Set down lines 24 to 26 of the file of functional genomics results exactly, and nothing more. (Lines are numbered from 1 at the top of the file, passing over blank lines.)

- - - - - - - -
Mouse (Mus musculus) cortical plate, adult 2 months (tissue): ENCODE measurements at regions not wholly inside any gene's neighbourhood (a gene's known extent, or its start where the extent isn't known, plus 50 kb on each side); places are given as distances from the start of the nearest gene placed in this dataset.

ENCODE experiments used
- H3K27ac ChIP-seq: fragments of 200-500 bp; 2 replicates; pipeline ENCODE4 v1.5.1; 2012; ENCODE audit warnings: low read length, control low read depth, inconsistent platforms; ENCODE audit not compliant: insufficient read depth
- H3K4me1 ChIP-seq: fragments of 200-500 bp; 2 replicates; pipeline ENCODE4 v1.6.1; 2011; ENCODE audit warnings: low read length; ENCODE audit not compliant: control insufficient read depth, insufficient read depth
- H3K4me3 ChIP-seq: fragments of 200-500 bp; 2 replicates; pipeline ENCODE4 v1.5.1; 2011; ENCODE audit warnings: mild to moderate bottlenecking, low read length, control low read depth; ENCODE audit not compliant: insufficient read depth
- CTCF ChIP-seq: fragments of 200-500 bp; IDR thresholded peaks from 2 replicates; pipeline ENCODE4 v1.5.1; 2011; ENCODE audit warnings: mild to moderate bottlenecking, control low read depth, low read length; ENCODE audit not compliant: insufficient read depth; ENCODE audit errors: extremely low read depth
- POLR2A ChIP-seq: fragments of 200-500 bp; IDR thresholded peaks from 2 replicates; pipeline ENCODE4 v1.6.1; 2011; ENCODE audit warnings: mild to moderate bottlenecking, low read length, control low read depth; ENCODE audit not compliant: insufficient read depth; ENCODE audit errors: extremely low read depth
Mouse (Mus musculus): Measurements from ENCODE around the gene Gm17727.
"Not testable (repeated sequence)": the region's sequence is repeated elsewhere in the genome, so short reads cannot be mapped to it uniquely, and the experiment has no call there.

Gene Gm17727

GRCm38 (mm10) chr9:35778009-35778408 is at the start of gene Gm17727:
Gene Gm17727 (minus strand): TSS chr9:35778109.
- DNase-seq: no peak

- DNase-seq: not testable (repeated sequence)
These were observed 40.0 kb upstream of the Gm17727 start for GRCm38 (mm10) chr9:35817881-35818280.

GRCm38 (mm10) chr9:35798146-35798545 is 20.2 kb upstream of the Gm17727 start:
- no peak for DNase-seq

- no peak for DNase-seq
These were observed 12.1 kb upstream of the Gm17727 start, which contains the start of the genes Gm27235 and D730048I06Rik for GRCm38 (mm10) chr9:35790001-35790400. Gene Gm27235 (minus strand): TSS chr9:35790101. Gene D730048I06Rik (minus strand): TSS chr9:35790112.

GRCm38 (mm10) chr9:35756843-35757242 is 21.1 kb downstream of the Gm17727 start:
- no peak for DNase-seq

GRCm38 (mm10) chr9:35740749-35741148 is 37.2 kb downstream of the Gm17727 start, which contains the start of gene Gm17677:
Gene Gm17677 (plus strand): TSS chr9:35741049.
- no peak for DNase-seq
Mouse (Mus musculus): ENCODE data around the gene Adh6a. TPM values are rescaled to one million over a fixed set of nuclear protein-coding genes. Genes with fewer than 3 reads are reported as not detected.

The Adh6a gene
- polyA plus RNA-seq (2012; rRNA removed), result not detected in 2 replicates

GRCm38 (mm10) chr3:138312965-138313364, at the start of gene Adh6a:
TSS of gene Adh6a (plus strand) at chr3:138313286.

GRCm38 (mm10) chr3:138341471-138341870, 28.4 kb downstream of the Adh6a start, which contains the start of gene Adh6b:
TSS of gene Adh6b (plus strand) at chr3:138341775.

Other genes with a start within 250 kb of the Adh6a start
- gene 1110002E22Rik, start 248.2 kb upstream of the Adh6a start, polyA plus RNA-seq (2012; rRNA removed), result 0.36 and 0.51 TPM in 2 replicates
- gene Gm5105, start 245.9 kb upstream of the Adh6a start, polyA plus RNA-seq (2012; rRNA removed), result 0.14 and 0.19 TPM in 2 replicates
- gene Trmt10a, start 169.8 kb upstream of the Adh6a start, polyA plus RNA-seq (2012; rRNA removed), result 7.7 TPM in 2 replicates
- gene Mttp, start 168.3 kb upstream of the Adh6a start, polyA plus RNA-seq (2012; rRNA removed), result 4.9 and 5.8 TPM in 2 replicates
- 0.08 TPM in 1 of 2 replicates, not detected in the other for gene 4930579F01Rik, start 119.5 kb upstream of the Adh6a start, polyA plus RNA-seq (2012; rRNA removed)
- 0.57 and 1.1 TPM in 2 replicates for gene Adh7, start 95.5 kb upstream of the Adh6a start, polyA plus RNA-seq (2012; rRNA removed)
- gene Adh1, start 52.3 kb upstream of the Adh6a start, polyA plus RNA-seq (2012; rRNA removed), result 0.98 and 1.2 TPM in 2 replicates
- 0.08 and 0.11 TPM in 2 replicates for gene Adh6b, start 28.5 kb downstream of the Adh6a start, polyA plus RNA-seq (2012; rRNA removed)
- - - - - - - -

- no peak for DNase-seq
Mouse (Mus musculus): ENCODE data around the gene Adh6a. TPM values are rescaled to one million over a fixed set of nuclear protein-coding genes. Genes with fewer than 3 reads are reported as not detected.

The Adh6a gene